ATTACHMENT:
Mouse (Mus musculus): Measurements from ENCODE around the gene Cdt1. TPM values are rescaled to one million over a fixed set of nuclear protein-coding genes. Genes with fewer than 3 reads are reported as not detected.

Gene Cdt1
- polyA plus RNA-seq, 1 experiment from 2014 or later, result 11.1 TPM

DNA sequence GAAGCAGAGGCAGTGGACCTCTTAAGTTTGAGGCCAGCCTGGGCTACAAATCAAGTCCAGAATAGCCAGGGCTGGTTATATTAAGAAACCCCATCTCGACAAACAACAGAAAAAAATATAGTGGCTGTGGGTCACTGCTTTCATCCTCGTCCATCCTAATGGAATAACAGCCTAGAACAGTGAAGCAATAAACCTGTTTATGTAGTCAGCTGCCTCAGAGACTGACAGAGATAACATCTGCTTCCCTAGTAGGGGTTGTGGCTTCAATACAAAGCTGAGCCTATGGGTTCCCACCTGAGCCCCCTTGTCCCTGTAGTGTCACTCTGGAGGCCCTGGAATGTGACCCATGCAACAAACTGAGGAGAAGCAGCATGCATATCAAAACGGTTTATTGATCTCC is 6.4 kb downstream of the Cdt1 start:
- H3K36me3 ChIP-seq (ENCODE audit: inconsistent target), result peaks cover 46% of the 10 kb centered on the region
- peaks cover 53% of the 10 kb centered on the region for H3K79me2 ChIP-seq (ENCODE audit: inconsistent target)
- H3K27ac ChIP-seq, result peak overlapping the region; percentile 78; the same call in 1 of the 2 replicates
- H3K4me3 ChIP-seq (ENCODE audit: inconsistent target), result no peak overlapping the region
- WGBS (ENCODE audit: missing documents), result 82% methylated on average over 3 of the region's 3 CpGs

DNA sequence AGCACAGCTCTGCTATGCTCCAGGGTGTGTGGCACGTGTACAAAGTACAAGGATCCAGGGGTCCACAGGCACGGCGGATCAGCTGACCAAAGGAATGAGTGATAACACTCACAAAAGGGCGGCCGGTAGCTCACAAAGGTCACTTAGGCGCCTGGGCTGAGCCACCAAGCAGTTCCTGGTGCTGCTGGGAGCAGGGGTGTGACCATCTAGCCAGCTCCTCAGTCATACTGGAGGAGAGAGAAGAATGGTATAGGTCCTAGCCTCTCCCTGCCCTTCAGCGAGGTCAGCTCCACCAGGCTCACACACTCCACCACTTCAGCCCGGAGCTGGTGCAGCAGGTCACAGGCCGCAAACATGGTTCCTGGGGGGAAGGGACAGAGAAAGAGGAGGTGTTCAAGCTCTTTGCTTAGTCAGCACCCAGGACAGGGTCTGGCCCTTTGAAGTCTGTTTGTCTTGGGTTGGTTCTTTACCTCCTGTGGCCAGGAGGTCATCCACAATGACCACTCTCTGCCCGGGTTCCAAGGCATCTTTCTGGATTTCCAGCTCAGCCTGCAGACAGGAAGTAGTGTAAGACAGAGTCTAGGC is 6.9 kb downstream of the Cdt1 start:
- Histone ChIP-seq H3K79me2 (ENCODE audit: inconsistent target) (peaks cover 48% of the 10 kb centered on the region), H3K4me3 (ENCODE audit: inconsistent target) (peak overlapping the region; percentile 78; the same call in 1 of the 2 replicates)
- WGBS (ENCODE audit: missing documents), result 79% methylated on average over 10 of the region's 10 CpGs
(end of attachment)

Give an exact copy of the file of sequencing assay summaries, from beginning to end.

Mouse (Mus musculus): Measurements from ENCODE around the gene Cdt1. TPM values are rescaled to one million over a fixed set of nuclear protein-coding genes. Genes with fewer than 3 reads are reported as not detected.

Gene Cdt1
- polyA plus RNA-seq, 1 experiment from 2014 or later, result 11.1 TPM

DNA sequence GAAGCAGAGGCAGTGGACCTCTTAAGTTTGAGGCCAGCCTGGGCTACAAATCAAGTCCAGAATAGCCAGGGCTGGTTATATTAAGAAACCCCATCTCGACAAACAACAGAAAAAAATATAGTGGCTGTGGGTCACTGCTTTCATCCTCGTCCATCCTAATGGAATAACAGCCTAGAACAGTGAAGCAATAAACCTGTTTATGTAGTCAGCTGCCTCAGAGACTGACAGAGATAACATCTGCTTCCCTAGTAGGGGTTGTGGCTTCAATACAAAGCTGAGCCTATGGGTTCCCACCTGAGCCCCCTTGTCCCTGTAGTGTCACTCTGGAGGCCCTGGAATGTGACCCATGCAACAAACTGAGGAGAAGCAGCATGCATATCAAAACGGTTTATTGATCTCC is 6.4 kb downstream of the Cdt1 start:
- H3K36me3 ChIP-seq (ENCODE audit: inconsistent target), result peaks cover 46% of the 10 kb centered on the region
- peaks cover 53% of the 10 kb centered on the region for H3K79me2 ChIP-seq (ENCODE audit: inconsistent target)
- H3K27ac ChIP-seq, result peak overlapping the region; percentile 78; the same call in 1 of the 2 replicates
- H3K4me3 ChIP-seq (ENCODE audit: inconsistent target), result no peak overlapping the region
- WGBS (ENCODE audit: missing documents), result 82% methylated on average over 3 of the region's 3 CpGs

DNA sequence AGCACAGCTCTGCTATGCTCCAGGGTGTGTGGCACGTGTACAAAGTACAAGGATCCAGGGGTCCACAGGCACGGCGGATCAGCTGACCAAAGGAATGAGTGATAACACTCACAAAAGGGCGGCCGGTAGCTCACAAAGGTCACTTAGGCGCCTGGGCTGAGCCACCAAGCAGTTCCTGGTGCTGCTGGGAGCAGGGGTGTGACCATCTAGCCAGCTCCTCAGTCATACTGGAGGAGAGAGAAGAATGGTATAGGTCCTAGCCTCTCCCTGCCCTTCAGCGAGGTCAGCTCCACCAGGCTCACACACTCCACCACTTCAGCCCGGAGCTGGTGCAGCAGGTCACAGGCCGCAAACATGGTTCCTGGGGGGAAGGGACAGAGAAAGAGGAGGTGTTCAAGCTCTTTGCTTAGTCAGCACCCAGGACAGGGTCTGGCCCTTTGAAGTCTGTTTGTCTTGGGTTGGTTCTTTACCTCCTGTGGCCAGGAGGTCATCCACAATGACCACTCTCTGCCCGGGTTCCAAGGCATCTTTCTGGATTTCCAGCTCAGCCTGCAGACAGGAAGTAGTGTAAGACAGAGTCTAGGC is 6.9 kb downstream of the Cdt1 start:
- Histone ChIP-seq H3K79me2 (ENCODE audit: inconsistent target) (peaks cover 48% of the 10 kb centered on the region), H3K4me3 (ENCODE audit: inconsistent target) (peak overlapping the region; percentile 78; the same call in 1 of the 2 replicates)
- WGBS (ENCODE audit: missing documents), result 79% methylated on average over 10 of the region's 10 CpGs